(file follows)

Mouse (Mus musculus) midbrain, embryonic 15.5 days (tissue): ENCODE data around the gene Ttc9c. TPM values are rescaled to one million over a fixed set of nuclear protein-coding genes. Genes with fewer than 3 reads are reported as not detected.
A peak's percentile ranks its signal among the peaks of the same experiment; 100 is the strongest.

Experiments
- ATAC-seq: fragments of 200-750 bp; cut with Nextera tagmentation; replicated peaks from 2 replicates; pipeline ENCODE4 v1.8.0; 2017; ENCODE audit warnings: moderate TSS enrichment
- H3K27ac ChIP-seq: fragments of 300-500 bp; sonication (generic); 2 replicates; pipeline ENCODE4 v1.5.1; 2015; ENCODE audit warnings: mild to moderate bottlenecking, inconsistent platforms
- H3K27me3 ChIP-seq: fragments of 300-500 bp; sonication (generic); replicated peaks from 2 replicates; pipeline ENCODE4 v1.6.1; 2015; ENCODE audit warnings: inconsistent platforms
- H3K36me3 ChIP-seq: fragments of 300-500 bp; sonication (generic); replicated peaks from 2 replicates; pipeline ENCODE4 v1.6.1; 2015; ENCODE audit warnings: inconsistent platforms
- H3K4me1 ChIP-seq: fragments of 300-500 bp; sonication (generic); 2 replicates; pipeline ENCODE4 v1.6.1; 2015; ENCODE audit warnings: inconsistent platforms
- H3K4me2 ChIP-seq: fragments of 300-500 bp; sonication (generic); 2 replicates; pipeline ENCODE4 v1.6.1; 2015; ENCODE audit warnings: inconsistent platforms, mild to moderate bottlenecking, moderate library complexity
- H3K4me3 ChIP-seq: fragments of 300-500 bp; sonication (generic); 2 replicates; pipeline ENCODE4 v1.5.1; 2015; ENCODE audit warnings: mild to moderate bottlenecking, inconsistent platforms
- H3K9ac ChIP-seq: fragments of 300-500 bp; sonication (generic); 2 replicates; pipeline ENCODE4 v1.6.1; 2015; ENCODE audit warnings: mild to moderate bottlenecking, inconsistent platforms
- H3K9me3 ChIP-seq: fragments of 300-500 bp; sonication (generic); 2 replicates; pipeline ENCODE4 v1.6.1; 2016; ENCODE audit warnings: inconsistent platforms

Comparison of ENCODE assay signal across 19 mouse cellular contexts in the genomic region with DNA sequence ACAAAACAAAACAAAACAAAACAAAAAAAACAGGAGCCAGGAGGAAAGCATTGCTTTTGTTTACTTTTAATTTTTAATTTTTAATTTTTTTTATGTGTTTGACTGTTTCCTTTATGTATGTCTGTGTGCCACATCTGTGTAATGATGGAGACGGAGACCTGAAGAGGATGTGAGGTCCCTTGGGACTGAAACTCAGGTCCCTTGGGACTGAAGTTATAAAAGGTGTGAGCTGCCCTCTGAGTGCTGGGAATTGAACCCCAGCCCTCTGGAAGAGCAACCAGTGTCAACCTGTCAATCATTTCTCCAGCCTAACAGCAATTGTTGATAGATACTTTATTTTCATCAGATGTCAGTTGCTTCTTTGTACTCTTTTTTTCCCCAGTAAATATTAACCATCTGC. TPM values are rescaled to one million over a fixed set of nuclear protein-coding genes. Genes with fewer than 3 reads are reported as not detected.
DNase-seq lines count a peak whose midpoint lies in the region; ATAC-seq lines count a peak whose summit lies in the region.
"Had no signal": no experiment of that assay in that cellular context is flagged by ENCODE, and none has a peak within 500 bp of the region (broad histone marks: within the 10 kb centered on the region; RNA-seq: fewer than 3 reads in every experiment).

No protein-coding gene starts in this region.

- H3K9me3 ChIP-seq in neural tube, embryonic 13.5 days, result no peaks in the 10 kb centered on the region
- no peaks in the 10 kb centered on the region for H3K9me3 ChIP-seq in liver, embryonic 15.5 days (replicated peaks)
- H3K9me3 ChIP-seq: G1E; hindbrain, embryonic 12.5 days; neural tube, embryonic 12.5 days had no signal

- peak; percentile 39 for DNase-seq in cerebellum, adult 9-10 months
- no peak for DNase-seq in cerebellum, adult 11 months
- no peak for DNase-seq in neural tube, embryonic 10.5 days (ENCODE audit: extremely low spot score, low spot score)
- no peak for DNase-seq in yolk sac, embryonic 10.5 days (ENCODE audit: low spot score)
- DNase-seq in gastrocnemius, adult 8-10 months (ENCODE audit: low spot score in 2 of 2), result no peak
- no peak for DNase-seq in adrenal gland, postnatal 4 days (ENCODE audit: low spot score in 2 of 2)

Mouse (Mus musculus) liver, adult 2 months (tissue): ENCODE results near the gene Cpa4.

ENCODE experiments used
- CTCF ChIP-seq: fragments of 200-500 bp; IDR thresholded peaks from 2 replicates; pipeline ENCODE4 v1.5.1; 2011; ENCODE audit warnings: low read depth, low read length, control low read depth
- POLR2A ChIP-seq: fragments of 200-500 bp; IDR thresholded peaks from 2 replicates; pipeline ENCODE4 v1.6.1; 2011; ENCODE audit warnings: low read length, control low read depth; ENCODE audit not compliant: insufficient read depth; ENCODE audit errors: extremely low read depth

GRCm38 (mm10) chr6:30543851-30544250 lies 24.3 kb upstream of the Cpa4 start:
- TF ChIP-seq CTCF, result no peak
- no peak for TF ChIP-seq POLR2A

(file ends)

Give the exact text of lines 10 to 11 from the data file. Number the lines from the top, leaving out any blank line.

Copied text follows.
- H3K4me3 ChIP-seq: fragments of 300-500 bp; sonication (generic); 2 replicates; pipeline ENCODE4 v1.5.1; 2015; ENCODE audit warnings: mild to moderate bottlenecking, inconsistent platforms
- H3K9ac ChIP-seq: fragments of 300-500 bp; sonication (generic); 2 replicates; pipeline ENCODE4 v1.6.1; 2015; ENCODE audit warnings: mild to moderate bottlenecking, inconsistent platforms